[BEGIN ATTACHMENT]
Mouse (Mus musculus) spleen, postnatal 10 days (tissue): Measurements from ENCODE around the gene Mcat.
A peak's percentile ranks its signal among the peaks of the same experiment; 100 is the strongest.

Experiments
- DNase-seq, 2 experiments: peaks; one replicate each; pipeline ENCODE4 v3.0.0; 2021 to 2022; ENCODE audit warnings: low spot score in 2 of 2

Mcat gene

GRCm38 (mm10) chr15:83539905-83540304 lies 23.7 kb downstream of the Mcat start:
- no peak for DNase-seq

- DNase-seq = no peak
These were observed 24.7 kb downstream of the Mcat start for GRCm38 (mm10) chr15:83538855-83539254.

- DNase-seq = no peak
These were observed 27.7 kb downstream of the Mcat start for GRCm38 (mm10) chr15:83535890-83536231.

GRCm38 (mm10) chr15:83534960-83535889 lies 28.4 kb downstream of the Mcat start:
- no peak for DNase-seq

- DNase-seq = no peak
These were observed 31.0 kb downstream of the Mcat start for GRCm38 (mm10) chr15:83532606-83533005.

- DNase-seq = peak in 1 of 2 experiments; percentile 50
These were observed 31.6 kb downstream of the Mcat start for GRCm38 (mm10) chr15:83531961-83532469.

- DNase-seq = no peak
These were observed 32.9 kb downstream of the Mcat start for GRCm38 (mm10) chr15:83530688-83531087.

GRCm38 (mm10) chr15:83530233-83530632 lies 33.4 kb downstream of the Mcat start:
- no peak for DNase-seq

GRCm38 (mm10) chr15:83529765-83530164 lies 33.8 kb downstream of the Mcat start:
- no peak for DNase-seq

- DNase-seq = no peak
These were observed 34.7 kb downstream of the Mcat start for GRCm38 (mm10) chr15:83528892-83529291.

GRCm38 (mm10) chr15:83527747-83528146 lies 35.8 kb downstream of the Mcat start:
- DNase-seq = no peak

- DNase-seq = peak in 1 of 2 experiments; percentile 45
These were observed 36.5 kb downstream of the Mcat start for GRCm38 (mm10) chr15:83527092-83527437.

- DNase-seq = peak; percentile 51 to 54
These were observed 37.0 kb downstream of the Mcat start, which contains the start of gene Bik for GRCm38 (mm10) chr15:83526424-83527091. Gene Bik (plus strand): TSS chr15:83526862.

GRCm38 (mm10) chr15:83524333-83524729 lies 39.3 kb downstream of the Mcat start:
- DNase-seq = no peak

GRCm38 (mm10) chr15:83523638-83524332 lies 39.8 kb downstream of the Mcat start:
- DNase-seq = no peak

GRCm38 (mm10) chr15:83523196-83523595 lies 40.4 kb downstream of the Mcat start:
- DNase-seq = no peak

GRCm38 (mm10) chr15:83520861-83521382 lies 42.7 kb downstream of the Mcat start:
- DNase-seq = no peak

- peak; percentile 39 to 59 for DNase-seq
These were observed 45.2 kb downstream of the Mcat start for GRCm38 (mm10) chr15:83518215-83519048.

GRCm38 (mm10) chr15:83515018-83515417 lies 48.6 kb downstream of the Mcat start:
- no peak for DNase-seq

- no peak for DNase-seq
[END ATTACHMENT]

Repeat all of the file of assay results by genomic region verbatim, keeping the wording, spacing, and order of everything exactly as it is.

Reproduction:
Mouse (Mus musculus) spleen, postnatal 10 days (tissue): Measurements from ENCODE around the gene Mcat.
A peak's percentile ranks its signal among the peaks of the same experiment; 100 is the strongest.

Experiments
- DNase-seq, 2 experiments: peaks; one replicate each; pipeline ENCODE4 v3.0.0; 2021 to 2022; ENCODE audit warnings: low spot score in 2 of 2

Mcat gene

GRCm38 (mm10) chr15:83539905-83540304 lies 23.7 kb downstream of the Mcat start:
- no peak for DNase-seq

- DNase-seq = no peak
These were observed 24.7 kb downstream of the Mcat start for GRCm38 (mm10) chr15:83538855-83539254.

- DNase-seq = no peak
These were observed 27.7 kb downstream of the Mcat start for GRCm38 (mm10) chr15:83535890-83536231.

GRCm38 (mm10) chr15:83534960-83535889 lies 28.4 kb downstream of the Mcat start:
- no peak for DNase-seq

- DNase-seq = no peak
These were observed 31.0 kb downstream of the Mcat start for GRCm38 (mm10) chr15:83532606-83533005.

- DNase-seq = peak in 1 of 2 experiments; percentile 50
These were observed 31.6 kb downstream of the Mcat start for GRCm38 (mm10) chr15:83531961-83532469.

- DNase-seq = no peak
These were observed 32.9 kb downstream of the Mcat start for GRCm38 (mm10) chr15:83530688-83531087.

GRCm38 (mm10) chr15:83530233-83530632 lies 33.4 kb downstream of the Mcat start:
- no peak for DNase-seq

GRCm38 (mm10) chr15:83529765-83530164 lies 33.8 kb downstream of the Mcat start:
- no peak for DNase-seq

- DNase-seq = no peak
These were observed 34.7 kb downstream of the Mcat start for GRCm38 (mm10) chr15:83528892-83529291.

GRCm38 (mm10) chr15:83527747-83528146 lies 35.8 kb downstream of the Mcat start:
- DNase-seq = no peak

- DNase-seq = peak in 1 of 2 experiments; percentile 45
These were observed 36.5 kb downstream of the Mcat start for GRCm38 (mm10) chr15:83527092-83527437.

- DNase-seq = peak; percentile 51 to 54
These were observed 37.0 kb downstream of the Mcat start, which contains the start of gene Bik for GRCm38 (mm10) chr15:83526424-83527091. Gene Bik (plus strand): TSS chr15:83526862.

GRCm38 (mm10) chr15:83524333-83524729 lies 39.3 kb downstream of the Mcat start:
- DNase-seq = no peak

GRCm38 (mm10) chr15:83523638-83524332 lies 39.8 kb downstream of the Mcat start:
- DNase-seq = no peak

GRCm38 (mm10) chr15:83523196-83523595 lies 40.4 kb downstream of the Mcat start:
- DNase-seq = no peak

GRCm38 (mm10) chr15:83520861-83521382 lies 42.7 kb downstream of the Mcat start:
- DNase-seq = no peak

- peak; percentile 39 to 59 for DNase-seq
These were observed 45.2 kb downstream of the Mcat start for GRCm38 (mm10) chr15:83518215-83519048.

GRCm38 (mm10) chr15:83515018-83515417 lies 48.6 kb downstream of the Mcat start:
- no peak for DNase-seq

- no peak for DNase-seq